The 2018 Winter Olympics is in South Korea.
North Korea’s missile launch over Japan has sent a chilling message to both the United States and Japan but the International Olympic Committee, which has permanent observer status at the United Nations, is not making many public comments about the increasing tensions between the United States, Japan, South Korea and North Korea. The IOC President Thomas Bach usually interjects his opinion into world events but he is sitting this one out. Bach should have a major worry. One of the two IOC showcase events, the Winter Olympics, will be held next February in South Korea. The other showcase event, the Summer Olympics will take place in Japan in 2020. A look at the map shows South Korea sharing a border with North Korea and Japan is not very far away. South Korea wants North Korea to send athletes to the 2018 Winter Games. That is not likely to happen.
Bach said very little. The truth is simple. The International Olympic Committee, which thinks it has some special place in world affairs, has no power. Sure the IOC can make demands of potential host cities that include having local taxpayers pick up the bills of cost overruns or close off roads in order for IOC officials to get to a venue without having to sit in traffic. But it is up to local politicians and elected officials to cave and give into the IOC. When it comes to real world issues, Thomas Bach and his colleagues at the International Olympic Committee are paper tigers and have no teeth. The IOC talks about legacy but what is the legacy of the 1984 Sarajevo, Yugoslavia Olympics? That country no longer exists. The IOC put an Olympics in Beijing in 2008 despite protests from human rights organizations about China’s policies. As long as there is money, The Games Must Go On, no matter the conditions.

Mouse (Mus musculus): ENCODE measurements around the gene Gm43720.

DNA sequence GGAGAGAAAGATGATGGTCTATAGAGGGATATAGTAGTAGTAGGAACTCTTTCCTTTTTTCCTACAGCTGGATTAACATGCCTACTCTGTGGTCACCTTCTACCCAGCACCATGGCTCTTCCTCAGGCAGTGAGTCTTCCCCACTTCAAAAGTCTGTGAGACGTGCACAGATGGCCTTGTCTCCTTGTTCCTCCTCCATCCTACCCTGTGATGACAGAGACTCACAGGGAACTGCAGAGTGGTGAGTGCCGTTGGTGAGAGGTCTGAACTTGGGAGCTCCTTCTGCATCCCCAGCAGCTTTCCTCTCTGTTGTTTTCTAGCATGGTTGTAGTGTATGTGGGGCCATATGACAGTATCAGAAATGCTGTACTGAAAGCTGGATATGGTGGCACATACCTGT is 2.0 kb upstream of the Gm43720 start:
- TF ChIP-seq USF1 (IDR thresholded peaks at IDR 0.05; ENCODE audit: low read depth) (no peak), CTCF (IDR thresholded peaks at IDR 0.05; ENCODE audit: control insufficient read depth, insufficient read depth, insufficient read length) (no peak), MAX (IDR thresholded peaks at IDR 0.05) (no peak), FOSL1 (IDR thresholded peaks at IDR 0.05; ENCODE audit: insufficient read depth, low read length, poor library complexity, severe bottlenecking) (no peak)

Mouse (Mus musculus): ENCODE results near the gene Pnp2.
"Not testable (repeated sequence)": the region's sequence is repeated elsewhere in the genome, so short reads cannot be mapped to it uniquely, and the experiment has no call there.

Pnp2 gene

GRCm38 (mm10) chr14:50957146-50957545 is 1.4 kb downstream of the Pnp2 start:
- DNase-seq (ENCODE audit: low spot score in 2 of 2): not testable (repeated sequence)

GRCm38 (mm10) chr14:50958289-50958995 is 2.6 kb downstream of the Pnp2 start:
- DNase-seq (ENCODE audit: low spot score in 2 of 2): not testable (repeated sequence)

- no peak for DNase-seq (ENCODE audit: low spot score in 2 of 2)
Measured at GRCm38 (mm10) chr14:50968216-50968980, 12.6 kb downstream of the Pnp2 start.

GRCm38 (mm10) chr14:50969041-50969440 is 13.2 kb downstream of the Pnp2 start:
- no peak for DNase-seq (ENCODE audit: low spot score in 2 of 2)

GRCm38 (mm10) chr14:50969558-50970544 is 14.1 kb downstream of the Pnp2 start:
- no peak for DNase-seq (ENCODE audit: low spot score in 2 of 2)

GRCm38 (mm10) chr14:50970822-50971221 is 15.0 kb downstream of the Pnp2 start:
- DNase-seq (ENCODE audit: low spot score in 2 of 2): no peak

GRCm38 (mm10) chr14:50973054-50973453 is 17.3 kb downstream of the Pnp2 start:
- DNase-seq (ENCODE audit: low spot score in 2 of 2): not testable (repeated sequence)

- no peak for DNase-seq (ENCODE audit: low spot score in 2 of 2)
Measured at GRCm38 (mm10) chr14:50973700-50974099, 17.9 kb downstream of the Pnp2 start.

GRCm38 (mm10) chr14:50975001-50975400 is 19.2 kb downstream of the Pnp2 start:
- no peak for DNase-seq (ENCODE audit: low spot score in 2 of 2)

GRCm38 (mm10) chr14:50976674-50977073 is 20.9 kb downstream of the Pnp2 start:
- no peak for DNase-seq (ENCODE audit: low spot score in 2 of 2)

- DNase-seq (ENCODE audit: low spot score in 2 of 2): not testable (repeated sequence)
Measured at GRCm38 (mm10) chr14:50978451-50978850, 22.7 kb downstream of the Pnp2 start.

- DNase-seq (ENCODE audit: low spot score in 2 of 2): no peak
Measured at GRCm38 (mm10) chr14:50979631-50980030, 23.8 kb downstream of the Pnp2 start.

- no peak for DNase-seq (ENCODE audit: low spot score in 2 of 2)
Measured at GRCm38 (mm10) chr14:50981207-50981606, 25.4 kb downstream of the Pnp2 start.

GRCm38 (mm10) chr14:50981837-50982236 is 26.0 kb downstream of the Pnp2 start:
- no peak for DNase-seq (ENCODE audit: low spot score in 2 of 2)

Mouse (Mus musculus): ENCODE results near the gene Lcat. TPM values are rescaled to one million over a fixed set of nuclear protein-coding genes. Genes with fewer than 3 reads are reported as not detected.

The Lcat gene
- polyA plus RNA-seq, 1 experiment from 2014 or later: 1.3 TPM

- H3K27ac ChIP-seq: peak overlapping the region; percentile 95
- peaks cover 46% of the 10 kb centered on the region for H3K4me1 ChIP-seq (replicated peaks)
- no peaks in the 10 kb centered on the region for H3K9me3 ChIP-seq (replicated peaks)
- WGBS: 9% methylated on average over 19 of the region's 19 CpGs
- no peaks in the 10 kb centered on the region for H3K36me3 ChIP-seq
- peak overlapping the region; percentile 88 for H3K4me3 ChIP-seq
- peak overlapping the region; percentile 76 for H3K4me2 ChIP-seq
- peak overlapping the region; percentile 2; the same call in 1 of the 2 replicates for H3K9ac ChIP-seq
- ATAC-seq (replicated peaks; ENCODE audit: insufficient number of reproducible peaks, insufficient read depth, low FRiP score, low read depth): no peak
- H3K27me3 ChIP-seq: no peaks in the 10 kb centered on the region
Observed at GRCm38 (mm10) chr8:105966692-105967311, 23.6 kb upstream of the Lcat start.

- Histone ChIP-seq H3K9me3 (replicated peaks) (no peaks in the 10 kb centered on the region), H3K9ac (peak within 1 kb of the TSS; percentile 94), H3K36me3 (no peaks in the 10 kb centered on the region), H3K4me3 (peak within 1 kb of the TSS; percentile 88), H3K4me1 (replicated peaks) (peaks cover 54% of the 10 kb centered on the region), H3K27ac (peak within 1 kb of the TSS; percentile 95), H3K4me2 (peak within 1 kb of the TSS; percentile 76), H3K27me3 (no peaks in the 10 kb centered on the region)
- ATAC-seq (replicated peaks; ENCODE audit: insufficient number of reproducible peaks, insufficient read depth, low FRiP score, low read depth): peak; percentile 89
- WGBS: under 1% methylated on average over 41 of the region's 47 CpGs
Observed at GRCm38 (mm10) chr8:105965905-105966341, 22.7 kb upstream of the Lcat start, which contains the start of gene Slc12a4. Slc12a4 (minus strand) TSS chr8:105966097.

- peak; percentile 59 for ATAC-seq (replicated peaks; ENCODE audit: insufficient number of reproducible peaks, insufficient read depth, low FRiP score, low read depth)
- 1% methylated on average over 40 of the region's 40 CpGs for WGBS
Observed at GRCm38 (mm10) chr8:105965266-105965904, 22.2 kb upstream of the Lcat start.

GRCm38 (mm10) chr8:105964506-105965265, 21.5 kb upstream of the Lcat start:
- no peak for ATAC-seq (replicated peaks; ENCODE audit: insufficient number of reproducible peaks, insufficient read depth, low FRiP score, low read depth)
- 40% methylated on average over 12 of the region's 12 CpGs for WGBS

Bach has to have some worries about the 2018 South Korea Games.